R offers several ways to spatially orient multiple graphs in a single graphing space. The `layout()`

function and `mfrow`

/`mfcol`

parameter settings are adequate solutions for many tasks and allow the graphing space to be broken up into tabular or matrix-based arrangements. For more fine grained manipulation, the `fig`

and `fin`

parameter settings are available. This article illustrates the capabilities and use of `fig`

and `fin`

.

First we’ll create some simulation data to work with:

# create data

sim.data

The code above results in a matrix object with eight rows and three columns.

The `fig`

and `fin`

parameters affect the same graphing elements via different units. The fig parameter takes normalized device coordinates (NDC) and fin takes dimensions in inches of the device region. Because the `fig`

units are generally more user friendly, I will use it in the examples below; however, selecting equivalent dimensions using the `fin`

would have an identical effect. Similar to other functions that use NDC to define graphing space, `fig`

takes a four item vector wherein positions one and three define, in percentages of the device region, the starting points of the x and y axes, respectively, while positions two and four define the end points. The default `fig`

setting is `(0, 1, 0, 1)`

and uses the entire device space. The default `fig`

setting is `(0, 1, 0, 1)`

and uses the entire device space. The graph below illustrates the default settings of `fig`

.

# graph cases by first column using default fig

# settings of 0 1 0 1 (the full device width and height)

par(mar=c(2, 2, 1, 1), new = FALSE, cex.axis = .6, mgp = c(0, 0, 0))

#open plot

plot(c(0,100), c(-1,1), type = "n", ylab = "", yaxt = "n", xlab = "")

points(sim.data[,1], replicate(8, 0), pch = 19, col = 1:8, cex = 1.5)

# add center reference line

abline(0,0)

legend("bottomright", fill = c(1:8), legend = c(1:8), ncol = 4)

To make the horizontal dimensions of the graph smaller or to move the graph left or right, adjust the starting and ending x coordinates, given by the first and second positions of the `fig`

value vector. To make the vertical dimensions of the graph smaller or to move the graph up or down, adjust the staring and ending y coordinates given in the third and fourth positions as below.

# decrease horizontal span

par(fig=c(0, 1, .2, .8))

#open plot

plot(c(0,100), c(-1,1), type = "n", ylab = "", yaxt = "n", xlab = "")

points(sim.data[,1], replicate(8, 0), pch = 19, col = 1:8, cex = 1.5)

# add center reference line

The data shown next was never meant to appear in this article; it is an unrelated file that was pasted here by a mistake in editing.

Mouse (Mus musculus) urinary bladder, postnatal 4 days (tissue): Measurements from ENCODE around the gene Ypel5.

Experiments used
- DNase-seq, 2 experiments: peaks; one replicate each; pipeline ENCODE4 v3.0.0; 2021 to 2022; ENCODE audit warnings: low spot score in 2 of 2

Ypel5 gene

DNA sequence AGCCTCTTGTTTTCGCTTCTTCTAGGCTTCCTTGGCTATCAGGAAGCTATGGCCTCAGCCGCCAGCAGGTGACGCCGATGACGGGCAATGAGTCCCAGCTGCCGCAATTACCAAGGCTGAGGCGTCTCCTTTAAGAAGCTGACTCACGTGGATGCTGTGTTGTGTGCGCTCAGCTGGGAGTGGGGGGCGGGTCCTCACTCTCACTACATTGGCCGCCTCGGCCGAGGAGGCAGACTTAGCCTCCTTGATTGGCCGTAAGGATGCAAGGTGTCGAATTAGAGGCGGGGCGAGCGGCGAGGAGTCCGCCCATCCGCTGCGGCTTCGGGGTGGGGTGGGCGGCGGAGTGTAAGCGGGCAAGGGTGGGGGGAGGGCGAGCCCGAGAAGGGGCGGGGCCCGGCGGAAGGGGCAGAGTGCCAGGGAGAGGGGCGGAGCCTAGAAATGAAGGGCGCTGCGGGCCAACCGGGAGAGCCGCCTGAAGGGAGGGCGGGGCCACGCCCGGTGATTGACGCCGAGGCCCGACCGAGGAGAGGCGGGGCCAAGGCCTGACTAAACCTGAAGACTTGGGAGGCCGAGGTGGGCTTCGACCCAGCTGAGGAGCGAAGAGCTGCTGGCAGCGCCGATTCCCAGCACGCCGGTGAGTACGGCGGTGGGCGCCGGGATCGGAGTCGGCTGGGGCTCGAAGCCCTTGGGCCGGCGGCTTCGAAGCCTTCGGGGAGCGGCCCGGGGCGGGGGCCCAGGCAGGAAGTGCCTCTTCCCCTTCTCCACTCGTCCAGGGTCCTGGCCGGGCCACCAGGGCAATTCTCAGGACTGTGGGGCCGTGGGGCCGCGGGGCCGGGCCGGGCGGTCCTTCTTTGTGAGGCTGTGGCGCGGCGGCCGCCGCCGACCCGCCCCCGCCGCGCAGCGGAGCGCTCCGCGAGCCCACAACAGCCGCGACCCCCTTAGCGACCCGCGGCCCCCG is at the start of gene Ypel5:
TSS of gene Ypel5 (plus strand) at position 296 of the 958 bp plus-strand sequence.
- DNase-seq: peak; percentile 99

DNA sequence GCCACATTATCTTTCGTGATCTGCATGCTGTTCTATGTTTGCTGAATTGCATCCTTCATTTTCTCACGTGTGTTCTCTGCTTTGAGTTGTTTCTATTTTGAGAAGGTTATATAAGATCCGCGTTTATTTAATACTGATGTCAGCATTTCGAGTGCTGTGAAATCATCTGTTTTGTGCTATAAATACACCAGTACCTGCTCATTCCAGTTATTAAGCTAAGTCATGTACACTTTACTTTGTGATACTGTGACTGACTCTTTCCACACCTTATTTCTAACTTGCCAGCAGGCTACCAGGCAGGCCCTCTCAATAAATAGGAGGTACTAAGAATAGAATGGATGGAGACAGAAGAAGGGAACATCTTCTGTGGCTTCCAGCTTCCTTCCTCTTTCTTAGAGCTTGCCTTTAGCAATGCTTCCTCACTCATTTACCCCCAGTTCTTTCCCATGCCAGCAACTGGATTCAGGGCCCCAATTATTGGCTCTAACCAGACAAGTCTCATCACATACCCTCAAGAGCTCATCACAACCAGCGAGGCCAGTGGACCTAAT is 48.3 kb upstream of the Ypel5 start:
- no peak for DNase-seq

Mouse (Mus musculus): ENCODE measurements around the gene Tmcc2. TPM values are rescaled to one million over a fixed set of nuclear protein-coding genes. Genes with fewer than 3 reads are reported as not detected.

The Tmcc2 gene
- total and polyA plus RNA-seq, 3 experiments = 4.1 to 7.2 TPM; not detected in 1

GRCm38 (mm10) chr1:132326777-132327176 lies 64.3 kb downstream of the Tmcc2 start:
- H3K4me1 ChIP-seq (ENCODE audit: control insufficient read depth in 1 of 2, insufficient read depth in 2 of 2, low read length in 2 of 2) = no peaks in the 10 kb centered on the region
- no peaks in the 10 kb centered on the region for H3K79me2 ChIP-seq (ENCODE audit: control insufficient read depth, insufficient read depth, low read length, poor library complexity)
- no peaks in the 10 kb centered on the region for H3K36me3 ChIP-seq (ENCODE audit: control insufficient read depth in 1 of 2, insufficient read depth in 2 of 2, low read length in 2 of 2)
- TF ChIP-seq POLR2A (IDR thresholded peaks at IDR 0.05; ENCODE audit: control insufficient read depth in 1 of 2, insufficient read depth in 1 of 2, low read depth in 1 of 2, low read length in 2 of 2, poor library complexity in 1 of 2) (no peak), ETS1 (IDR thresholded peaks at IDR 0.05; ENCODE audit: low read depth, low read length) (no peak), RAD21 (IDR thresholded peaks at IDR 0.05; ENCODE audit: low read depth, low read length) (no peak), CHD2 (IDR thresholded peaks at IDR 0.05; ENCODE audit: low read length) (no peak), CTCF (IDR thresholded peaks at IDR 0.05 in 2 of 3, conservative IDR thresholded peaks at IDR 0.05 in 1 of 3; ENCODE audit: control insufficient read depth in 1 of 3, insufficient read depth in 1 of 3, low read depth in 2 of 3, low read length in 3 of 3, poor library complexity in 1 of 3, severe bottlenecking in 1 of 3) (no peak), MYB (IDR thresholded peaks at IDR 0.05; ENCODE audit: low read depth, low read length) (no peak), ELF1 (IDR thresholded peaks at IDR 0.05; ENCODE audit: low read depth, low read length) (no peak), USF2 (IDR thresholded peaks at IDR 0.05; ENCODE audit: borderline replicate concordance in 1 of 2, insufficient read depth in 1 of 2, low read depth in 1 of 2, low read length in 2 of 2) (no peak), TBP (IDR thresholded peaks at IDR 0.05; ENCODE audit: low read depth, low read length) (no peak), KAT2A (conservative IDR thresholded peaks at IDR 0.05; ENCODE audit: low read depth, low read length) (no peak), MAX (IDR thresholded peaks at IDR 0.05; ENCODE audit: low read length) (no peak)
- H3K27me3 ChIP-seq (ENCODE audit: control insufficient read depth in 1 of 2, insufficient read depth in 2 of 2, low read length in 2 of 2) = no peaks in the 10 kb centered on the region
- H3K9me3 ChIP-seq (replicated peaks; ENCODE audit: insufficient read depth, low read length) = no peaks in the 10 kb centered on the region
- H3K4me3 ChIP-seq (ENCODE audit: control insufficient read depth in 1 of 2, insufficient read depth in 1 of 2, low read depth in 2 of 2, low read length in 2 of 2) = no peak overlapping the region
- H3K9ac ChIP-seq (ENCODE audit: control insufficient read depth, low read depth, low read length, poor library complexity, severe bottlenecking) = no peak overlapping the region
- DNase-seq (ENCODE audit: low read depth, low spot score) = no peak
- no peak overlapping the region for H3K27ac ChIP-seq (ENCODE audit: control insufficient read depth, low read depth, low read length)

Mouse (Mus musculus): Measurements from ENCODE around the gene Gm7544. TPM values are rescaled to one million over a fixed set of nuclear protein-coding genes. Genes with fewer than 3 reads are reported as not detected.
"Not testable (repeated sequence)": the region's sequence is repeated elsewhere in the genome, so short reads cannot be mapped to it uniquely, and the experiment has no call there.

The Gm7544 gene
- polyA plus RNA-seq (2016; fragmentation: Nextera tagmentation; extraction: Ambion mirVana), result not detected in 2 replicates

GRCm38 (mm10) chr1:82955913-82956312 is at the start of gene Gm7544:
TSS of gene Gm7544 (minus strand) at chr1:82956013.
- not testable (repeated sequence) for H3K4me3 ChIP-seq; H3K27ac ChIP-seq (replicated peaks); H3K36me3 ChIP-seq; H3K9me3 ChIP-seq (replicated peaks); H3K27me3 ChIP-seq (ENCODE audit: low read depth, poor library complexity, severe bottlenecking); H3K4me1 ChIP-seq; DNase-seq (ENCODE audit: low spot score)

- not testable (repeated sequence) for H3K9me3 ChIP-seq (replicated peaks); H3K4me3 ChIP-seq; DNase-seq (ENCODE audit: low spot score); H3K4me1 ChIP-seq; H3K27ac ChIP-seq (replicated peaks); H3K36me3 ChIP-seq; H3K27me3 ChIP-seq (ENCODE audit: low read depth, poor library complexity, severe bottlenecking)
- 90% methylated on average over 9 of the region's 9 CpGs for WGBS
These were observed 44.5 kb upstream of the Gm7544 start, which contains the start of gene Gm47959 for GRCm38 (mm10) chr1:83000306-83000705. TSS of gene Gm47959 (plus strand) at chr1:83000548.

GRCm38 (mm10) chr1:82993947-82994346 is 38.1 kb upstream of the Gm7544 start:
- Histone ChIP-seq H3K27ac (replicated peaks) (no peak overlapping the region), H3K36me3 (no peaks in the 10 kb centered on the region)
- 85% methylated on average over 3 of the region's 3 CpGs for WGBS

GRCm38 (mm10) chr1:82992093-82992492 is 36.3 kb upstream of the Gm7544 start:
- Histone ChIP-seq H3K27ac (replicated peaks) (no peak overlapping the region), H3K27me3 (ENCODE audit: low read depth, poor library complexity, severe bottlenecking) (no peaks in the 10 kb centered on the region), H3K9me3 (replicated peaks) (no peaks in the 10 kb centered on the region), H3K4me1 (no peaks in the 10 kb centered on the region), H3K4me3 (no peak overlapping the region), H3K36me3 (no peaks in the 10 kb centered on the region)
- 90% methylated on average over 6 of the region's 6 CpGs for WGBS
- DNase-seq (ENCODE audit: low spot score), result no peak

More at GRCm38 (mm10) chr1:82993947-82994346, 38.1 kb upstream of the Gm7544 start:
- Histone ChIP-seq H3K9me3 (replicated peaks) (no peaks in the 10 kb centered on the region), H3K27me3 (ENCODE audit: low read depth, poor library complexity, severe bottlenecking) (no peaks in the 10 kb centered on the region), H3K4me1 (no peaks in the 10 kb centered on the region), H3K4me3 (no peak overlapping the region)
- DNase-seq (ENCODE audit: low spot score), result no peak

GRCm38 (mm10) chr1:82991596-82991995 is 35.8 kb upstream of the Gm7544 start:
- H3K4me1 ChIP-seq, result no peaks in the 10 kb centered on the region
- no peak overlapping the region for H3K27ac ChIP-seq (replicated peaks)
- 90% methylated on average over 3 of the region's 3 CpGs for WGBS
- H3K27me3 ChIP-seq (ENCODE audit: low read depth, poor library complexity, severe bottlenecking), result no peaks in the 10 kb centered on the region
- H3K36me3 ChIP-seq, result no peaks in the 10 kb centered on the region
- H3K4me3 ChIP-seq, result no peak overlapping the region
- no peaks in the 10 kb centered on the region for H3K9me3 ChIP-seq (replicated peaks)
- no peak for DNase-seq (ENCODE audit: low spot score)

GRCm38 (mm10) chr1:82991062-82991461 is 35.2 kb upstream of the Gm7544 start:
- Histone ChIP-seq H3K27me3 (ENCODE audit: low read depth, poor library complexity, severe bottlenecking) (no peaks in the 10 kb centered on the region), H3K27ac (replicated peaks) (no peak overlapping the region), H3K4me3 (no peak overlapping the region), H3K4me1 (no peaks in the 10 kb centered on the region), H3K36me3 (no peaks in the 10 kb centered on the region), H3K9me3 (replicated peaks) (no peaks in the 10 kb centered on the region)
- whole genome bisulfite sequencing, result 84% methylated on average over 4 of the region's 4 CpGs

abline(0,0)

legend("bottomright", fill = c(1:8), legend = c(1:8), ncol = 4)

It is possible to resize and move a single graph to any spatial orientation on the graphing device using the approach above (includes an additional edit using abline). Additionally, you can also use this method to add multiple graphs of various sizes to a single device:

# place graph one in the bottom left

par(fig=c(0, .25, 0, .25), mar=c(2,.5,1,.5), mgp=c(0, 1, 0))

#open plot

plot(c(0,100), c(-1,1), type = "n", ylab = "", yaxt = "n", xlab = "")

points(sim.data[,1], replicate(8, 0), pch = 19, col = 1:8)

# add center reference line

abline(0,0)

# place graph two in the top right

# set graphing parameters for next plot and set new parameter to TRUE

par(fig=c(.75, 1, .75, 1), new = TRUE)

#open plot

plot(c(0,100), c(-1,1), type = "n", ylab = "", yaxt = "n", xlab = "")

points(sim.data[,2], replicate(8, 0), pch = 19, col = 1:8)

# add center reference line

abline(0,0)

# place main graph in the center

# set graphing parameters for next plot and set new parameter to TRUE

par(fig=c(.25, .75, .25, .75), new = TRUE)

#open plot

plot(c(0,100), c(-1,1), type = "n", ylab = "", yaxt = "n", xlab = "")

points(sim.data[,3], replicate(8, 0), pch = 19, col = 1:8, cex = 1.5)

# add center reference line

abline(0,0)

legend("bottomright", fill = c(1:8), legend = c(1:8), ncol = 4)

For simplicity I have mostly avoided labels and titles in these graphs; however they can be added and manipulated as they would be without the use of `fig`

or `fin`

.

**This article was one of several this blog has done on graphics and visualization; you may also be interested in:**

- Advanced formatting of axes and margins for presentation
- Automated graphing and analysis using open data API’s

**Other related topics:**

- Web Scraping when data isn’t available via an API wrapper:
- RCurl (simple)
- Rvest (CSS selector targeting)
- JSON based scraping (AJAX sites, API’s)